United Nations Peace Ambassadorial Award recipient, philanthropist, preacher and singer, Bishop Isaac Idahosa, is the Presiding Bishop of God First Ministries International, with headquarters in Lagos State. He shares his thoughts on national and religious issues with RITA OKONOBOH. Excerpts:
Why did you decide to go into ministry?
It’s divine inclination. Nobody forced me into it. In fact, people were against it. They wondered why, as a mechanical engineer, I would rather tow the path of frustration. This was because in those days, pastors were viewed as hopeless people. Then, the gains seemed like nothing to write home about, especially for some of those pastors that were up there then. However, God is proving them wrong. When you receive God’s persuasion, you don’t need man’s permission.
What if you were not in ministry?
I would have been nowhere. Because the greatest discovery is that of purpose, that is, the will of God for you and the greatest achievement is the fulfilment of that discovered purpose. So, if I was not in this will of God, I would have been nowhere.
A few years ago, you received the United Nations award as an ambassador for peace in the light of your contribution to the growth of humanity and peaceful religious coexistence. When you look at the state of insecurity in the country, how does being the recipient of such an award make you feel?
Very bad. Insecurity in any part of the country affects all other sides of the country. So, it doesn’t give us joy that such things are invading the nation. You can only make progress where there is peace. And you can only make peace when there is common understanding, love for one another, love for the nation, both for the leaders and followers and knowing the vision that the leaders carry and the ability to sell or market that vision. There is also the need for the followership to imbibe and contribute to seeing the manifestation of the manifesto of the leadership.
As a Christian leader, how would you advise fellow Christian leaders on encouraging peaceful coexistence?
It must be lived. You can preach what you know but you reproduce who you are. As a leader, one must engineer peace by encouraging peaceful coexistence from the family level. There must be peace at home. If there is peace at home, there will be peace in the church, and that transcends into the society.
You grew up in the North. With your firsthand experience, how would you assess the religious tension in that region?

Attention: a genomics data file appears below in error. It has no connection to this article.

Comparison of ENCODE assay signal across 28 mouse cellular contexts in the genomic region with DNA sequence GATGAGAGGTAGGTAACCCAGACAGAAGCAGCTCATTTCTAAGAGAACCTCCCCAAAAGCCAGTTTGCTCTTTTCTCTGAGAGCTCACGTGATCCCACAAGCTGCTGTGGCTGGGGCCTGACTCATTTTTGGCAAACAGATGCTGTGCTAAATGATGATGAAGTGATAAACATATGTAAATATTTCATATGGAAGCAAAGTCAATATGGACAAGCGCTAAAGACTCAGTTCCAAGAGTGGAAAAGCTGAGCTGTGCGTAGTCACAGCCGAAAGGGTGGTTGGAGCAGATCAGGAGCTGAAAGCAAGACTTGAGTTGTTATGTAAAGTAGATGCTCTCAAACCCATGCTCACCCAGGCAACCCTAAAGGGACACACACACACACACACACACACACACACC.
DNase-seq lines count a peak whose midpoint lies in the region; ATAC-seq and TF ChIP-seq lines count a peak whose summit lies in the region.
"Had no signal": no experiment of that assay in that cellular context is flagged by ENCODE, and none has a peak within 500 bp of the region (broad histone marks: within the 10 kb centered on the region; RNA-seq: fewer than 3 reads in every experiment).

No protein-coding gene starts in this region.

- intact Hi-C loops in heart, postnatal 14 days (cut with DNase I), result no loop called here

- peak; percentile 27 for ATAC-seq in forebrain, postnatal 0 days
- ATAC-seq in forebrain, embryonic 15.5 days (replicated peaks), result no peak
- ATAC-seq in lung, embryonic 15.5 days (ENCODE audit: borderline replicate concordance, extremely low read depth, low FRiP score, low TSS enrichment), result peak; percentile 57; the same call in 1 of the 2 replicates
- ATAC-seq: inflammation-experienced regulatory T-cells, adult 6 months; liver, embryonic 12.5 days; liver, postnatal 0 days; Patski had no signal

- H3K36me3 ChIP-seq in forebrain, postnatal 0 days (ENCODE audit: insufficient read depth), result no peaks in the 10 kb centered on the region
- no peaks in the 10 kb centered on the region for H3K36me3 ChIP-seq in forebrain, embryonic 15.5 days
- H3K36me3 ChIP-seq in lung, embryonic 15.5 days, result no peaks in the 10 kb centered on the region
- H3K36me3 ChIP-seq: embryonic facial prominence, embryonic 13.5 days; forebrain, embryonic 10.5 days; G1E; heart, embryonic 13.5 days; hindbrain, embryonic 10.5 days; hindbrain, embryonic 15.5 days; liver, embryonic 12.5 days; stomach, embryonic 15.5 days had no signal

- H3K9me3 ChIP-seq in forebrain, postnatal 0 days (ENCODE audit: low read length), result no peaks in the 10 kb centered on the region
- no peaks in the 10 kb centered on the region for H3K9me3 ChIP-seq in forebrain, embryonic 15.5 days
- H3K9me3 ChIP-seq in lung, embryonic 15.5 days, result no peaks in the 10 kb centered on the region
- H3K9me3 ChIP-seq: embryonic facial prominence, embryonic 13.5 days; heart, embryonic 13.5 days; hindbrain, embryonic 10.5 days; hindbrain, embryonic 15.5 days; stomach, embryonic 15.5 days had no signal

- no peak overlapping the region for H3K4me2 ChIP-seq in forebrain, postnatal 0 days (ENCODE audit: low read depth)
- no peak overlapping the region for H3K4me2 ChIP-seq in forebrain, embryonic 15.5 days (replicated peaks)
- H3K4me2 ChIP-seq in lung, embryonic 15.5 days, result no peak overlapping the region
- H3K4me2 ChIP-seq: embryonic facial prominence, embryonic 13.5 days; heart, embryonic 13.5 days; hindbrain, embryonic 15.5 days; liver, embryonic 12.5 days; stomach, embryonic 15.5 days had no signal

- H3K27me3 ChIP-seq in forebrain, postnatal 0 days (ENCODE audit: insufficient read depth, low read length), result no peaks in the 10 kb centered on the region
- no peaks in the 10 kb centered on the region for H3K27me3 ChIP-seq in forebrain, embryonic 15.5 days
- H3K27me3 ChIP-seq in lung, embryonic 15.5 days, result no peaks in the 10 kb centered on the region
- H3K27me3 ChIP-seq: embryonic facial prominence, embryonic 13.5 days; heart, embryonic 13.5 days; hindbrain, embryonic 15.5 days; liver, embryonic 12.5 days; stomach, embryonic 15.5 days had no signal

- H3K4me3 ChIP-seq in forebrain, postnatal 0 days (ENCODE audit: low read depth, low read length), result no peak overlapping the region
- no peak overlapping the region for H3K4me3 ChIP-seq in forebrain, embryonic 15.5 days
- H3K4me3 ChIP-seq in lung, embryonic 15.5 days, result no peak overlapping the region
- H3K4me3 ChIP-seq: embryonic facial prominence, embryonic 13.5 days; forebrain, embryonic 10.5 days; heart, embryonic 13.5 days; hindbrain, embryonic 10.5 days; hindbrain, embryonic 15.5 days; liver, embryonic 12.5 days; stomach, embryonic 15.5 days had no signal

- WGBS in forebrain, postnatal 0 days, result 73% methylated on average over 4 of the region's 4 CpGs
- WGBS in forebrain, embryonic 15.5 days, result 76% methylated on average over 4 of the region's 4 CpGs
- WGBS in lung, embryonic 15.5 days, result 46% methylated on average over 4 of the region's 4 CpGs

It is lack of understanding and tolerance. If we can tolerate what the Nigerian State stands for as a secular nation where everyone is allowed to practise what he/she believes, no matter the religious leaning, I’m sure such religious tensions will be reduced to the barest minimum.
You’re from the South-South. You grew up in the North. Why did you decide to have your church headquarters in the South-West: Lagos?
My first church was planted in the North, in Minna, Niger State to be precise on the 25th August, 1989, and I keep going there to pay homage because they have contributed immensely to the growth of the church. We even enjoy scholarships from the Niger State government. In fact, when I started the ministry 27 years ago, I was to go to Jos where I would have got a few people who would have helped me to bankroll the dream. However, God told me to go back to where I was brought up and let the first fruit come out from there. We have a regional headquarters there. However, it is where one is based that the headquarters is, and I’m based in Lagos.
It’s not strange for scandals to follow popular church leaders and you have not escaped it. When you hear such reports about people like you and other such ‘big’ pastors, how does it make you feel?
It makes me sit up. Two things determine your speed in life: what is pursuing you and what you are pursuing. Enemies are not walls; they’re doors to your next level. It’s not what happens to you that defines you, but your response. Scandals can be constructive or biased, that is, some scandals come through envy or what a person has actually done. If you really did what they said you did, then you make amends. Only great men make mistakes. The important thing is to ensure not to make same mistake again. When scandals come, it is time to take stock and ask yourself questions: what is it that I’m doing that I shouldn’t do and vice versa. Scandals help to move a person forward if viewed constructively and with a positive mindset. Scandals are like mirrors that help one make assessment, whether true or not. Even the dead are talked about and against, how much more the living. It takes a mark to attract an eraser. So, if you’re making impact, get ready for the good and the bad.
Twenty-seven years ago, you established the church. No doubt, you have produced pastors and daughter-churches. With the increasing number of pastors in Nigeria, immorality seems to be on the rise. What is the church not doing right?
It’s for humanity to dig a well; it’s for divinity to cause it to bring forth water. It’s for us to preach, it’s for the Holy Spirit to convict. Some time ago, I was going to minister outside the country and someone told me that I was leaving Nigeria that needed the message for other lands. We must keep doing what we’ve been asked to do. The church cannot do enough and that doesn’t mean the church is not doing at all. We’re not the light of the church but the light of the world. We’re not the salt of the church but the salt of the earth. So, we keep preaching while the Holy Spirit does the conviction.
You have showed your support for President Muhammadu Buhari’s resolve to fight corruption. How would you react to the notion that the move has been selective?